Filing for divorce? Here's what to expect: part II

In our last post, we outlined how a divorce typically proceeds. While it's helpful to gain an understanding of the legal divorce process, it's important to keep in mind that, at any point, issues may arise that can delay the process. Most frequently, delays are related to one spouse's objections to the other spouse's responses to a complaint or occur during settlement negotiations. When disputes arise during a divorce, if not handled appropriately, the whole process can quickly be derailed and grow contentious.

While it may seem nearly impossible to do so, divorcing individuals are advised to do their best to keep emotions in check. Yes, essentially your entire future and those of your children are dependent upon the outcome of a divorce settlement. However, viewing a soon-to-be ex-spouse as an adversary can interfere with one's ability to see and understand the bigger picture and may lead one to act or react solely based on emotions.

Filing for divorce? Here's what to expect: part I

As residents in Illinois prepare to ring in the New Year, many will reflect upon this and other years past. There's something about the start of a new calendar year and the promise of new beginnings that prompts an individual to examine his or her life and take stock of what, if any, changes are necessary. For some married couples, the start of this New Year will signal an end to their marriage as divorce papers are prepared and filed.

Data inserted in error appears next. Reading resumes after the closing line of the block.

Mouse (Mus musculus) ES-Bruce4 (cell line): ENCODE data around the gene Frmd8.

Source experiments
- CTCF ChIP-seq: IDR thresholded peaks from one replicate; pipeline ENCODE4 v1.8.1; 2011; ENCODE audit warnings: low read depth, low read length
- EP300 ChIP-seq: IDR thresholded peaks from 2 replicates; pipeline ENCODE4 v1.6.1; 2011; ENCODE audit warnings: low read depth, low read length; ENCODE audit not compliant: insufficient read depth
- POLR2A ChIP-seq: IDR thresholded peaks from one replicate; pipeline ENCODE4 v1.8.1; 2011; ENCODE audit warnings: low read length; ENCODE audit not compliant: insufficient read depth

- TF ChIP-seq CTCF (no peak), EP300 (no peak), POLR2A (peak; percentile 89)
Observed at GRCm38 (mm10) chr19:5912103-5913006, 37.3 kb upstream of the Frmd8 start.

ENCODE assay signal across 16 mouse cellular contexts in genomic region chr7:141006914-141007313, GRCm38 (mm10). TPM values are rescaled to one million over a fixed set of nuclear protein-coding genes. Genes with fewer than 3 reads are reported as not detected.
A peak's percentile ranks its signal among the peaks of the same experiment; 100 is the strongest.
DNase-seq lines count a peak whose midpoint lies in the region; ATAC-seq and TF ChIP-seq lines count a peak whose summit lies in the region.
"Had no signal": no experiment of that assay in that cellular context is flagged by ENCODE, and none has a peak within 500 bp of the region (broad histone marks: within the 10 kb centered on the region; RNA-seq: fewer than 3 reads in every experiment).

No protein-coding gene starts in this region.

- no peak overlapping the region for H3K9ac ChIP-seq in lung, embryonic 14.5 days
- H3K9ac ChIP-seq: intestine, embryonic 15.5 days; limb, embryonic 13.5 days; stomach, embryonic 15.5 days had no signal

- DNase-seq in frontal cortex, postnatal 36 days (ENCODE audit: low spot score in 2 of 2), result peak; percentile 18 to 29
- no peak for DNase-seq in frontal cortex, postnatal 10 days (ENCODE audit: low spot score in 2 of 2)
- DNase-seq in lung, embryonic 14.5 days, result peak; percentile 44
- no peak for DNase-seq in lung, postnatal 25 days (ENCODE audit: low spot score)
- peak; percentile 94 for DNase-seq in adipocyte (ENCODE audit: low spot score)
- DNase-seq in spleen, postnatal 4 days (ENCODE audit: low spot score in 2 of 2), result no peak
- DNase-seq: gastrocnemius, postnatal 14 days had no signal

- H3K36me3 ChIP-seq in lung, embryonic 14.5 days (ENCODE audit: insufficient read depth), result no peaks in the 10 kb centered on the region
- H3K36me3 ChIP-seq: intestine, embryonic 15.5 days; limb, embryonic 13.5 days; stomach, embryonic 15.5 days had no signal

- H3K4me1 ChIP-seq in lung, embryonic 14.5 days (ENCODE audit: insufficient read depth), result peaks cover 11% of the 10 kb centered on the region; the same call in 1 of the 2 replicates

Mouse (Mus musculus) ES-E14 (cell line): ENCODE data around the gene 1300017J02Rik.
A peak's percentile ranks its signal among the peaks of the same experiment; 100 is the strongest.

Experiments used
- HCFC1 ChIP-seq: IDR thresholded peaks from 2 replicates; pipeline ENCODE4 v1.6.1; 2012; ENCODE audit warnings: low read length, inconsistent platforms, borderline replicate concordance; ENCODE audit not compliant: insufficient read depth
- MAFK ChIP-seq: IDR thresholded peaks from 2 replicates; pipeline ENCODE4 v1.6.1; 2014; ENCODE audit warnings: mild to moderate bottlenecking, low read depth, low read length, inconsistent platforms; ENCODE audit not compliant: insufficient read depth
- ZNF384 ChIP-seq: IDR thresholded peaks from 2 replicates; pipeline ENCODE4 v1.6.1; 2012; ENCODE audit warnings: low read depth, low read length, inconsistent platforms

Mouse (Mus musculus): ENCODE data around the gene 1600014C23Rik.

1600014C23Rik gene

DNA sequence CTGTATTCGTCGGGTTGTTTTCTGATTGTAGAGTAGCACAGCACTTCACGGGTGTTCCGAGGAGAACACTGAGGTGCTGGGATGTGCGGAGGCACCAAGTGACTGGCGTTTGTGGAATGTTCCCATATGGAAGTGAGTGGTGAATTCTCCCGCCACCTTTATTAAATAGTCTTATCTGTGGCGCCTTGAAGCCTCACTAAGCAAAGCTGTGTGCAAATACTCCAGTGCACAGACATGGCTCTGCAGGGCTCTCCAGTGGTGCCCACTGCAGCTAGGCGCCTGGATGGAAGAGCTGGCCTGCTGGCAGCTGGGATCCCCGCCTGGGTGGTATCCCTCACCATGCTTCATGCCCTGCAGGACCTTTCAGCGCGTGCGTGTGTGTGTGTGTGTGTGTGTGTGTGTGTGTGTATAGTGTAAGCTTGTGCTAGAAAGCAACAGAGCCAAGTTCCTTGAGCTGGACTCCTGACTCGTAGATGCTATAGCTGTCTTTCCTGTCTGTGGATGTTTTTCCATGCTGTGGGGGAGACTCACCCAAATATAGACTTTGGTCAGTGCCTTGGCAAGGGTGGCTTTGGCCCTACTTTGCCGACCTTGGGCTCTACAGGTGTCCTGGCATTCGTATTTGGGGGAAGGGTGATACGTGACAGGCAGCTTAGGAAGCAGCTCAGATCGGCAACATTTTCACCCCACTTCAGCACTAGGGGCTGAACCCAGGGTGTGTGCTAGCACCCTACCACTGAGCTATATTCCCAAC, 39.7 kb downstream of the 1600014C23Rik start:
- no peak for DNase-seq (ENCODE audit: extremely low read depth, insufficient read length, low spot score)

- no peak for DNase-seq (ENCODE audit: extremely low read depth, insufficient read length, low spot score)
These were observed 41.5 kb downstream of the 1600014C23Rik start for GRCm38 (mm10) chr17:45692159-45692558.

The decision to file for divorce is one that many divorcees struggle for months or even years to make. Regardless of one's reasons for filing for divorce, once papers are filed, life will never be the same. Of course, this fact is comforting to many spouses who previously felt unhappy, unfulfilled and trapped in a marriage. In this two-part blog post, we'll take a look at the divorce process and provide some helpful tips to keep in mind while going through a divorce.

How can unwed fathers obtain custody and visitation rights?

In a July post, we discussed why it's so important for unwed fathers in Illinois to establish paternity. Most importantly, a father who is not married to his child's biological mother has no legal parental rights to his child. This means a mother retains sole legal and physical custody and can even put a child up for adoption without notifying or obtaining consent from the child’s biological father.

Once an unwed father has taken steps to establish paternity, he is legally recognized as a child's father. This means a father may petition the court to obtain child custody and visitation rights. When possible, it's best when a child's parents are able to come to an agreement on their own and establish a parenting agreement which then becomes legally enforceable when filed with the court.

Survey sheds light on true state of many parents’ marriages